1. and the hundred dollar question (or is it three hundred), did that bridgestone come home with you?

  2. OH. Mama chari. I miss mine! From living there for a few years, it seemed that all these types of bikes with/without kid carrying abilities were named thusly. The high schoolers all called their bikes mama charis anyway...

  3. Anonymous posted a comment that we like but which links to Craigslist, which isn't our favorite site for kids. We wanted to leave it up though - so here is the comment followed by Anonymous's number and photostream:

    I was thrilled to find this by googling "mamachari". I recently imported a whole shipping container of these bikes from Japan and am now in the process of cleaning them up and reselling them. I'm glad to see that there are other enthusiasts out there. I am located in CA but here is my craigslist posting if you're interested in taking a look.


    More photos:

  4. I think mamachari are technically the ones for carrying kids, with the kid seat ape hanger front handlebars, and the others are jitensha じてんしゃ or charinko チャリンコ (which probably doesn't actually mean 'chariot' according to Don't ask me.
    (Danielle set me straight above)

    The bikes the guy sells look like great city bikes and hooray for Anonymous for importing the container of used ones. Sorry about the confusing order of comments.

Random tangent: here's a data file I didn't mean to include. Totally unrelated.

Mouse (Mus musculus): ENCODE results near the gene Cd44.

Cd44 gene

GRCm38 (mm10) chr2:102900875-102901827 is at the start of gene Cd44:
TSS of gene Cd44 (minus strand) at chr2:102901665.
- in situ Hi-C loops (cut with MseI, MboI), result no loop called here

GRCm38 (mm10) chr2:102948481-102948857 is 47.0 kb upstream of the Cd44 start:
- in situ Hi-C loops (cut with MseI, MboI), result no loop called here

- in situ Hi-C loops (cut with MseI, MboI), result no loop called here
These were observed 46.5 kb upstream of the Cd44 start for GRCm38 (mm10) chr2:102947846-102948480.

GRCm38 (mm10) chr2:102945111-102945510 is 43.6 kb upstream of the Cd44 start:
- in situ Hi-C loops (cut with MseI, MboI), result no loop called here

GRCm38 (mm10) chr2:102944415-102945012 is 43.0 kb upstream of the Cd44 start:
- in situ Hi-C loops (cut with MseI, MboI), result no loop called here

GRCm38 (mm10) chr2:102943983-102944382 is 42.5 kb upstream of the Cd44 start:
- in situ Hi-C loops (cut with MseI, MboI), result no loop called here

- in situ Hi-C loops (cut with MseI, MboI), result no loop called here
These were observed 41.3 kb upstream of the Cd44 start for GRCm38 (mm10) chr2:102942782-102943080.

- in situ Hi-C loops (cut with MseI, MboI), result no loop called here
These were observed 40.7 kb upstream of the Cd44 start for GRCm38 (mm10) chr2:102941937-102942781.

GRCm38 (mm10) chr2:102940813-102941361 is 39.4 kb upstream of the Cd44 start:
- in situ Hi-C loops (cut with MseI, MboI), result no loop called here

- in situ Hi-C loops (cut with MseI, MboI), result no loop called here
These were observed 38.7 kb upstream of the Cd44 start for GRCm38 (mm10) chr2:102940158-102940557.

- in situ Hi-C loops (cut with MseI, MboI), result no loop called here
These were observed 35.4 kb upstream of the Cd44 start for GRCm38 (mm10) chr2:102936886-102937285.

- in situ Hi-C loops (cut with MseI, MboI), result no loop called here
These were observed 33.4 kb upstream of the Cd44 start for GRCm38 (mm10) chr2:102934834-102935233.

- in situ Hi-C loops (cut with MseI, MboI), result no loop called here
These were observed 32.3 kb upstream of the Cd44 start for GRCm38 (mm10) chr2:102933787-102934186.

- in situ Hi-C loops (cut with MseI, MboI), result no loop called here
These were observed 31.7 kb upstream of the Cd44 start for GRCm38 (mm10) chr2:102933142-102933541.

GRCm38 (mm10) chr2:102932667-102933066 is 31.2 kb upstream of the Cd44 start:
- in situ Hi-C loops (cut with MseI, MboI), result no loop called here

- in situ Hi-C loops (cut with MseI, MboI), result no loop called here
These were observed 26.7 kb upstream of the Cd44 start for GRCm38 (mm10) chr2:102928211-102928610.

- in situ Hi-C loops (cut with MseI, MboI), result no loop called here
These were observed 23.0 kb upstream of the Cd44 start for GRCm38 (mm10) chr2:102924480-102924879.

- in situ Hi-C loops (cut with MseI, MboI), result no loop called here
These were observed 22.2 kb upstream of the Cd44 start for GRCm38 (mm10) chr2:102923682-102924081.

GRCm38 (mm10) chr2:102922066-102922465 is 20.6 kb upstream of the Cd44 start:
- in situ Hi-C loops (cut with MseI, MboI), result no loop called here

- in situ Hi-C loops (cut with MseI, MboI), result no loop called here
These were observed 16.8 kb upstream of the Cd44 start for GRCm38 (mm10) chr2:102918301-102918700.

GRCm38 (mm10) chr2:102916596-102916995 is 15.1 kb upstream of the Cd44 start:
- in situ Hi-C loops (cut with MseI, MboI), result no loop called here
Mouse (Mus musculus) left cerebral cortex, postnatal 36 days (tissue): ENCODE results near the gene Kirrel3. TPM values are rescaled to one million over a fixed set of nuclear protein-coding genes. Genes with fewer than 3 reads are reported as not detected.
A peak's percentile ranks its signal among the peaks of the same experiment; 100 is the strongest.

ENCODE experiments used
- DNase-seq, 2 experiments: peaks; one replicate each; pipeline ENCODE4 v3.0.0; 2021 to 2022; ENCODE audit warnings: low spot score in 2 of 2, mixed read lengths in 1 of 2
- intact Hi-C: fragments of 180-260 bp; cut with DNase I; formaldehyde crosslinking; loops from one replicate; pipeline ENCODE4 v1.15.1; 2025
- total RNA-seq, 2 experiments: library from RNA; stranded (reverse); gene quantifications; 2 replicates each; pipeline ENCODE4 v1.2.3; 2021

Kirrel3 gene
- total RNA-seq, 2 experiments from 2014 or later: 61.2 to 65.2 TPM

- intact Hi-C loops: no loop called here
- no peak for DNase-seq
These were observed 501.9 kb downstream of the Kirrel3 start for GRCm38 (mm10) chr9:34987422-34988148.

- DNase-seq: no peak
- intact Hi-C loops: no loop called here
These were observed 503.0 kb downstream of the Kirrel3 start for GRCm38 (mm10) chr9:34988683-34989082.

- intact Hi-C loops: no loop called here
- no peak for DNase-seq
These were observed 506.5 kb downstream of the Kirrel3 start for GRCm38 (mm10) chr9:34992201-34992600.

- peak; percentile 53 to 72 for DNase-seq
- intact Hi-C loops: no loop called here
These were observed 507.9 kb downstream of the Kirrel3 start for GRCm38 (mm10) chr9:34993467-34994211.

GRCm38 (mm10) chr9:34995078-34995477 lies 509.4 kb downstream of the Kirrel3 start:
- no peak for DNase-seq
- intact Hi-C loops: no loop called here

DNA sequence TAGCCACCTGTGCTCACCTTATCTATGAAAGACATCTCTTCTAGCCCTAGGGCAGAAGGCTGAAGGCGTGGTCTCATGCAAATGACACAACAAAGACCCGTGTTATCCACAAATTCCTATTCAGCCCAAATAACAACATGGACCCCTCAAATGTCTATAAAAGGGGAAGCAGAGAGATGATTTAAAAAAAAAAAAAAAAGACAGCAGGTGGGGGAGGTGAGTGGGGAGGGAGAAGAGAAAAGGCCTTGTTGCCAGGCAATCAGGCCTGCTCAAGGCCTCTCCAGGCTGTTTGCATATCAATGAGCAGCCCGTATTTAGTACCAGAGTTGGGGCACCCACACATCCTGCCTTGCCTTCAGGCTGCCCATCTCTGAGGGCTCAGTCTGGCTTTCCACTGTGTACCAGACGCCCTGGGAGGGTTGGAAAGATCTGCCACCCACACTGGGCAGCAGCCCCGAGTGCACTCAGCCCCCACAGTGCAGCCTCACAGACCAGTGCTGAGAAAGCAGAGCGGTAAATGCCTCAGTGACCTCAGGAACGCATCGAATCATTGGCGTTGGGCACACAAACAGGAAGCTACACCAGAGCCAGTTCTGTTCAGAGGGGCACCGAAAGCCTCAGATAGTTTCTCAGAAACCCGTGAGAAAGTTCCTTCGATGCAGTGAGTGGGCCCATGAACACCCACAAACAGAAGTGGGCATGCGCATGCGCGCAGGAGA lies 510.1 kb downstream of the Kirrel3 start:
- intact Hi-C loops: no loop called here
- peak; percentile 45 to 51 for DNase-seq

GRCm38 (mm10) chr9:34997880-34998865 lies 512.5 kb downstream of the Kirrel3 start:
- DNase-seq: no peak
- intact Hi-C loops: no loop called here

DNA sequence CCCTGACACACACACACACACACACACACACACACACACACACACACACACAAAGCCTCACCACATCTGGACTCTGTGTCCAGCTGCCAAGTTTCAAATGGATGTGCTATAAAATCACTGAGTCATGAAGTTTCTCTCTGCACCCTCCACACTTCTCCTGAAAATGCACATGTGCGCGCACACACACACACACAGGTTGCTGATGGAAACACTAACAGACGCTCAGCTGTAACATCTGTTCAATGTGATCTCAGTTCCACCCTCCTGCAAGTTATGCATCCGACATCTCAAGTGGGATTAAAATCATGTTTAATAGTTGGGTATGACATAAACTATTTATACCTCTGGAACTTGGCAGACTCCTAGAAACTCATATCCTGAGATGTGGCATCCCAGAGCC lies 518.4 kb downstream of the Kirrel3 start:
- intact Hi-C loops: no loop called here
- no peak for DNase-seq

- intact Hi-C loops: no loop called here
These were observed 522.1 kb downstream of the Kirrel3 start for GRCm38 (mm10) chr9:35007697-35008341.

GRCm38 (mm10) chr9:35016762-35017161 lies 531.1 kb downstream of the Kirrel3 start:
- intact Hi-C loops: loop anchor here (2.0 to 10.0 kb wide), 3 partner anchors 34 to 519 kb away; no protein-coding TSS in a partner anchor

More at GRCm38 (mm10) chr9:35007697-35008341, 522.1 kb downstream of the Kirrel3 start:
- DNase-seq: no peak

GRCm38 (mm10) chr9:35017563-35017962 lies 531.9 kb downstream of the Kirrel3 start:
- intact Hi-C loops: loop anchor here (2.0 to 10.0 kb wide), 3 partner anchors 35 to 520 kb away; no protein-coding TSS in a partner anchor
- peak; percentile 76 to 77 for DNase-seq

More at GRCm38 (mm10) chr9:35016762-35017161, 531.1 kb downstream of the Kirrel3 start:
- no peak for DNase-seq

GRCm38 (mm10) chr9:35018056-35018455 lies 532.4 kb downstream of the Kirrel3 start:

5. Hello, this is Anonymous with the Japanese bikes for sale in CA. I do apologize for linking my craigslist ad. As soon as I hit publish, I saw your policy on linking advertising in the comments and I immediately felt like a jerk. So I really appreciate you sharing the link to my flickr stream. I know my photography skills leave something to be desired--let's just say it's a work in progress. But anyway, I'm loving my mamcharis/charinkos/jitenshas! Your blog is great--keep up the good work!

  6. HI Anon-
    Let us know when there's a non craigslist informationish link we can share.

  7. I had one and I gave it away to a mom in Iowa City because I didn't need it anymore and no one responded to my craigslist ads to buy it. It was a Frackers Mama with two seats on it. The one between the handlebars and one mounted to the back. Awesome awesome bike, I miss it, I rode it everywhere when we lived in Japan. I had it shipped from Japan for like $200 back in 2008. It was the blue one. Maybe if you are ever in Iowa City you may see it being ridden around. Or perhaps she sold it and it's floating around out there somewhere.

  8. I have 4 of these bikes I shipped back from Japan in 1999. Does anybody know what they are worth